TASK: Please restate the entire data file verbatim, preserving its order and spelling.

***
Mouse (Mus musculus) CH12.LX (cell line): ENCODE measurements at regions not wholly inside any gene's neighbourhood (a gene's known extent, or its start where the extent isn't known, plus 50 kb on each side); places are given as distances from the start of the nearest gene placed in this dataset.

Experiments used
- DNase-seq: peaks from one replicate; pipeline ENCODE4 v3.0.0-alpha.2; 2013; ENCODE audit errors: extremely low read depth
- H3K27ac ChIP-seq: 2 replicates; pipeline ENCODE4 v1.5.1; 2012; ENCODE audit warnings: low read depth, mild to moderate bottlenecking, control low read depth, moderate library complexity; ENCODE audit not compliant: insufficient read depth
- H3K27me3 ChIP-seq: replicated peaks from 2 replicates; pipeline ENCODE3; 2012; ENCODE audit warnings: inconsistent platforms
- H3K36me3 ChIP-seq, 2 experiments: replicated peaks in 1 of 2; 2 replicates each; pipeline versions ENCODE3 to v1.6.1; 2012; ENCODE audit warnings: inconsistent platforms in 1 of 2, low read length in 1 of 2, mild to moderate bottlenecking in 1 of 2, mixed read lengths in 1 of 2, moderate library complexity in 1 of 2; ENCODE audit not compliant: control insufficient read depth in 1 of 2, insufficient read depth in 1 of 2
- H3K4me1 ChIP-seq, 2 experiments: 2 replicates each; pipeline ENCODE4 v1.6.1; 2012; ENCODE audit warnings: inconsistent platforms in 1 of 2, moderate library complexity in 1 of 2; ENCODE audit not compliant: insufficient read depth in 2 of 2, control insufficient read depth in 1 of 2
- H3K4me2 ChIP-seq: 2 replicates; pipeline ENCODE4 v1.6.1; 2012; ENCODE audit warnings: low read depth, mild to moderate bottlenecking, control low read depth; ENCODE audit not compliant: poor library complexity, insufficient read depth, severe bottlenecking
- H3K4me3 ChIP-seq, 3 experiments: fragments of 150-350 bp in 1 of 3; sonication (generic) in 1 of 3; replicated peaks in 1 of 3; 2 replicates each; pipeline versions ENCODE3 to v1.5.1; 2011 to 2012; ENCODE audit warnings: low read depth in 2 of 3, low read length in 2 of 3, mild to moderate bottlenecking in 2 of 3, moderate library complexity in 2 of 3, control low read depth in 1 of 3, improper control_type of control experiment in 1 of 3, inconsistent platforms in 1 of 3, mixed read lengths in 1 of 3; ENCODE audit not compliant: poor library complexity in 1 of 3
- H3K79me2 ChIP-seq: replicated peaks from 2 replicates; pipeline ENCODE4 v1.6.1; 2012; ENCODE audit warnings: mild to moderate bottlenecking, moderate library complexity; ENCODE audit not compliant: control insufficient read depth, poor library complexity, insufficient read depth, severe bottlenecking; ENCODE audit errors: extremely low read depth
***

Mouse (Mus musculus) CH12.LX (cell line): ENCODE measurements at regions not wholly inside any gene's neighbourhood (a gene's known extent, or its start where the extent isn't known, plus 50 kb on each side); places are given as distances from the start of the nearest gene placed in this dataset.

Experiments used
- DNase-seq: peaks from one replicate; pipeline ENCODE4 v3.0.0-alpha.2; 2013; ENCODE audit errors: extremely low read depth
- H3K27ac ChIP-seq: 2 replicates; pipeline ENCODE4 v1.5.1; 2012; ENCODE audit warnings: low read depth, mild to moderate bottlenecking, control low read depth, moderate library complexity; ENCODE audit not compliant: insufficient read depth
- H3K27me3 ChIP-seq: replicated peaks from 2 replicates; pipeline ENCODE3; 2012; ENCODE audit warnings: inconsistent platforms
- H3K36me3 ChIP-seq, 2 experiments: replicated peaks in 1 of 2; 2 replicates each; pipeline versions ENCODE3 to v1.6.1; 2012; ENCODE audit warnings: inconsistent platforms in 1 of 2, low read length in 1 of 2, mild to moderate bottlenecking in 1 of 2, mixed read lengths in 1 of 2, moderate library complexity in 1 of 2; ENCODE audit not compliant: control insufficient read depth in 1 of 2, insufficient read depth in 1 of 2
- H3K4me1 ChIP-seq, 2 experiments: 2 replicates each; pipeline ENCODE4 v1.6.1; 2012; ENCODE audit warnings: inconsistent platforms in 1 of 2, moderate library complexity in 1 of 2; ENCODE audit not compliant: insufficient read depth in 2 of 2, control insufficient read depth in 1 of 2
- H3K4me2 ChIP-seq: 2 replicates; pipeline ENCODE4 v1.6.1; 2012; ENCODE audit warnings: low read depth, mild to moderate bottlenecking, control low read depth; ENCODE audit not compliant: poor library complexity, insufficient read depth, severe bottlenecking
- H3K4me3 ChIP-seq, 3 experiments: fragments of 150-350 bp in 1 of 3; sonication (generic) in 1 of 3; replicated peaks in 1 of 3; 2 replicates each; pipeline versions ENCODE3 to v1.5.1; 2011 to 2012; ENCODE audit warnings: low read depth in 2 of 3, low read length in 2 of 3, mild to moderate bottlenecking in 2 of 3, moderate library complexity in 2 of 3, control low read depth in 1 of 3, improper control_type of control experiment in 1 of 3, inconsistent platforms in 1 of 3, mixed read lengths in 1 of 3; ENCODE audit not compliant: poor library complexity in 1 of 3
- H3K79me2 ChIP-seq: replicated peaks from 2 replicates; pipeline ENCODE4 v1.6.1; 2012; ENCODE audit warnings: mild to moderate bottlenecking, moderate library complexity; ENCODE audit not compliant: control insufficient read depth, poor library complexity, insufficient read depth, severe bottlenecking; ENCODE audit errors: extremely low read depth